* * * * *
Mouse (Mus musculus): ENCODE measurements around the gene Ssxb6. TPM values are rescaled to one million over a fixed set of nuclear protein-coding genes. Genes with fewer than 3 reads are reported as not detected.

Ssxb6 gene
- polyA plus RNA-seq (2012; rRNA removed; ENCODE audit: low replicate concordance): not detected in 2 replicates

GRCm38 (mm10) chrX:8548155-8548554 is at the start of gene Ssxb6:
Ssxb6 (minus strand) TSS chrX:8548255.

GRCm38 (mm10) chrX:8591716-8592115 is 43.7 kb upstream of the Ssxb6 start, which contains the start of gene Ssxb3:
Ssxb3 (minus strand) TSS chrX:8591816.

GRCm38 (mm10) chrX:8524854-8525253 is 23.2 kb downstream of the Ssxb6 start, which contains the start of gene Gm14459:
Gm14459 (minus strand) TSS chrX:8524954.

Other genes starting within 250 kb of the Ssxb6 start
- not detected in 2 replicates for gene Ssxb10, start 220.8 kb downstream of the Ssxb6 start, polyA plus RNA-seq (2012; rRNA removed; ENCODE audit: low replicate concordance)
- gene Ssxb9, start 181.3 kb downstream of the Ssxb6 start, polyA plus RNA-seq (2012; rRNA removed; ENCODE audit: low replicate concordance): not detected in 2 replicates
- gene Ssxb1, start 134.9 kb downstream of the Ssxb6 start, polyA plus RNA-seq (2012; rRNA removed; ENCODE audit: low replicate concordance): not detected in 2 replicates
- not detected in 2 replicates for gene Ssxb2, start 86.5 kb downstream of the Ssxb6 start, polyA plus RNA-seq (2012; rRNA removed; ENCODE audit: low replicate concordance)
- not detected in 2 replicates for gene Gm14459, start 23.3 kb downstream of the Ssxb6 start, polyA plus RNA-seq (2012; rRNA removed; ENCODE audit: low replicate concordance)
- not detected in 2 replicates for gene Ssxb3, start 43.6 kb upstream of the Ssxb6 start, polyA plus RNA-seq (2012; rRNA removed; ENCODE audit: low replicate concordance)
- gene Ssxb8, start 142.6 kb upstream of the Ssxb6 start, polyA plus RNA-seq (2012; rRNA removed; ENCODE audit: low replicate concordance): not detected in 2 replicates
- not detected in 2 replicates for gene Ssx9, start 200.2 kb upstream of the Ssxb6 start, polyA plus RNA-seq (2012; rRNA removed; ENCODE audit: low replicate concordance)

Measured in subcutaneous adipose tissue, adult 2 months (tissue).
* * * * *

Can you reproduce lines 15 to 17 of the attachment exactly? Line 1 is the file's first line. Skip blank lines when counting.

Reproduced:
- not detected in 2 replicates for gene Gm14459, start 23.3 kb downstream of the Ssxb6 start, polyA plus RNA-seq (2012; rRNA removed; ENCODE audit: low replicate concordance)
- not detected in 2 replicates for gene Ssxb3, start 43.6 kb upstream of the Ssxb6 start, polyA plus RNA-seq (2012; rRNA removed; ENCODE audit: low replicate concordance)
- gene Ssxb8, start 142.6 kb upstream of the Ssxb6 start, polyA plus RNA-seq (2012; rRNA removed; ENCODE audit: low replicate concordance): not detected in 2 replicates